Reversely Switching Dynistors: A Breakthrough in Semiconductor Design

So what is a thyristor?

A thyristor is actually a high-power semiconductor device, also known as a silicon-controlled rectifier. Its structure includes 4 quantities of semiconductor materials, including 3 PN junctions corresponding for the Anode, Cathode, and control electrode Gate. These 3 poles are definitely the critical parts from the thyristor, letting it control current and perform high-frequency switching operations. Thyristors can operate under high voltage and high current conditions, and external signals can maintain their working status. Therefore, thyristors are popular in a variety of electronic circuits, such as controllable rectification, AC voltage regulation, contactless electronic switches, inverters, and frequency alteration.

The graphical symbol of a Thyristor is generally represented from the text symbol “V” or “VT” (in older standards, the letters “SCR”). In addition, derivatives of thyristors also have fast thyristors, bidirectional thyristors, reverse conduction thyristors, and lightweight-controlled thyristors. The working condition from the thyristor is the fact that whenever a forward voltage is applied, the gate should have a trigger current.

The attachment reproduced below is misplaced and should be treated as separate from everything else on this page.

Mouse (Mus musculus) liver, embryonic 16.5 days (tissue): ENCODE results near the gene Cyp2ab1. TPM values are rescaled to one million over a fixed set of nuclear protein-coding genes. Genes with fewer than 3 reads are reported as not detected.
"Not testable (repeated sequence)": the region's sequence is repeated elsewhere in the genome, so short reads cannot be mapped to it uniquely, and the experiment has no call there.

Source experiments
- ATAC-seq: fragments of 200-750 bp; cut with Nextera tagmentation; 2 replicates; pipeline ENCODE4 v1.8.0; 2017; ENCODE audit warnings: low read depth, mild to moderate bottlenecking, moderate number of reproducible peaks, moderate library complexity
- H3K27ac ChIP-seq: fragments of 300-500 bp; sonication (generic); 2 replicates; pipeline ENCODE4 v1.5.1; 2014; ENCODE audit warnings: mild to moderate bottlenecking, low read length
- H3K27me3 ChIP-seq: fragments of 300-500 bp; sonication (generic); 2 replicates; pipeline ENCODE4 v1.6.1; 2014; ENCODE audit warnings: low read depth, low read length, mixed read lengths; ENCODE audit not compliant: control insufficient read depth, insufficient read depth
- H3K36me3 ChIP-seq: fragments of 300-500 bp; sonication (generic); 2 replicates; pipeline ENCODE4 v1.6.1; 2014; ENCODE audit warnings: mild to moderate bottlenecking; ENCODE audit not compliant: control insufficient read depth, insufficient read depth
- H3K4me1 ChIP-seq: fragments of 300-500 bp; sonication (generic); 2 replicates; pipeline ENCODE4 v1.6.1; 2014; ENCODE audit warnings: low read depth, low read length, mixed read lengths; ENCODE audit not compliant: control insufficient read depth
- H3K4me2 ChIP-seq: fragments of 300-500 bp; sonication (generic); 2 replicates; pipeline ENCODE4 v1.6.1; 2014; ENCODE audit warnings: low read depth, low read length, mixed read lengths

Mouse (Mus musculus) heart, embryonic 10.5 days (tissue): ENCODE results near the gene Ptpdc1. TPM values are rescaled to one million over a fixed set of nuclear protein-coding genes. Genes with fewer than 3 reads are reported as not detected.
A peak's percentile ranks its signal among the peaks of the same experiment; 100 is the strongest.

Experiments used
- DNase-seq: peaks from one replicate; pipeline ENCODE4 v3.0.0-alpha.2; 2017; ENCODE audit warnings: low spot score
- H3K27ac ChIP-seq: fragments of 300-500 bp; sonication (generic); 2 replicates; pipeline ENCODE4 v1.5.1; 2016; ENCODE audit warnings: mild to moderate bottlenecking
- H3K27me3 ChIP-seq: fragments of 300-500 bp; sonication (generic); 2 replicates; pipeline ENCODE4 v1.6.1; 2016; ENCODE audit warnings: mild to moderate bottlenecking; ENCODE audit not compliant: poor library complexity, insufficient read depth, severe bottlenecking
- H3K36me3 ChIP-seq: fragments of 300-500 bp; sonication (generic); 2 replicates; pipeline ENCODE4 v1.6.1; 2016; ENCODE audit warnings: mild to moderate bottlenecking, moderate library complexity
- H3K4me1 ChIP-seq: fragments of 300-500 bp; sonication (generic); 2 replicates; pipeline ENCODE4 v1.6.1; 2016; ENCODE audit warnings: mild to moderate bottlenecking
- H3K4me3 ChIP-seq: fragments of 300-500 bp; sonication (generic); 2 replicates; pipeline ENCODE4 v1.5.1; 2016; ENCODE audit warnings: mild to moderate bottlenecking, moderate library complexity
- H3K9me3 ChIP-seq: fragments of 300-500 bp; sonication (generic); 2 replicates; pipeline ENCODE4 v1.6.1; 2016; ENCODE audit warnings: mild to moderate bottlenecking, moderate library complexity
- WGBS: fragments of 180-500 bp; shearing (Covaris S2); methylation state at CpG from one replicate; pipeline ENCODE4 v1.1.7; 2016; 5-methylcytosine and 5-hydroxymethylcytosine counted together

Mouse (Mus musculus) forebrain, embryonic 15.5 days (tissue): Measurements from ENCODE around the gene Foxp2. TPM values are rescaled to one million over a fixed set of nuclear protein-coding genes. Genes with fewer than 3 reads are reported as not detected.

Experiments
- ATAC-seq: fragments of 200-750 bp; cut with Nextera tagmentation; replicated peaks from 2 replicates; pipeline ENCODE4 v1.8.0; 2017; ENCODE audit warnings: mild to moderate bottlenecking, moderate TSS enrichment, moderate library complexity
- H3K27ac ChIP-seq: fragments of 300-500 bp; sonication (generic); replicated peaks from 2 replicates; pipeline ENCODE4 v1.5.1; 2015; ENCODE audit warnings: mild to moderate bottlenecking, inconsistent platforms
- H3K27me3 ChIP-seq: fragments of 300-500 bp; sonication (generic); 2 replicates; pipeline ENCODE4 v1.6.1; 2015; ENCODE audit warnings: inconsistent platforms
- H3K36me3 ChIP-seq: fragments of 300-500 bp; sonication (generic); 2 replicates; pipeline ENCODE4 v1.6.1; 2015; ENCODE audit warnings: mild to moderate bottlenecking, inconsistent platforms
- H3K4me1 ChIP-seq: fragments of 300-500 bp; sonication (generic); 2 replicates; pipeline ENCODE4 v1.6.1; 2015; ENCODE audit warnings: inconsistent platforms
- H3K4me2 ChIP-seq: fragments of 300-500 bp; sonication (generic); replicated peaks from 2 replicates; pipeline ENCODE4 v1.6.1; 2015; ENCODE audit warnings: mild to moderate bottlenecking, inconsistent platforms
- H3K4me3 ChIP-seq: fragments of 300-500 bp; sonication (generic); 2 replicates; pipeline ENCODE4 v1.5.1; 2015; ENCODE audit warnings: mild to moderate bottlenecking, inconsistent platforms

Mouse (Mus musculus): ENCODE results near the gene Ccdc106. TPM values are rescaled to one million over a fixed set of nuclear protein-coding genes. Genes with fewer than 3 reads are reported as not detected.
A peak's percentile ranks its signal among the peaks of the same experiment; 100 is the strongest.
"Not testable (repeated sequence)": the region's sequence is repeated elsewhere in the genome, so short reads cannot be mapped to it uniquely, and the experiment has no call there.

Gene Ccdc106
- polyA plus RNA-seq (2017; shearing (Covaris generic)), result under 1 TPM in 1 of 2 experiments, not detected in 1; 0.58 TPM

Characteristics of thyristor

  1. Forward blocking

As shown in Figure a above, when an ahead voltage is utilized involving the anode and cathode (the anode is linked to the favorable pole from the power supply, and also the cathode is linked to the negative pole from the power supply). But no forward voltage is applied for the control pole (i.e., K is disconnected), and also the indicator light will not light up. This demonstrates that the thyristor is not really conducting and has forward blocking capability.

  1. Controllable conduction

As shown in Figure b above, when K is closed, and a forward voltage is applied for the control electrode (known as a trigger, and also the applied voltage is referred to as trigger voltage), the indicator light switches on. Because of this the transistor can control conduction.

  1. Continuous conduction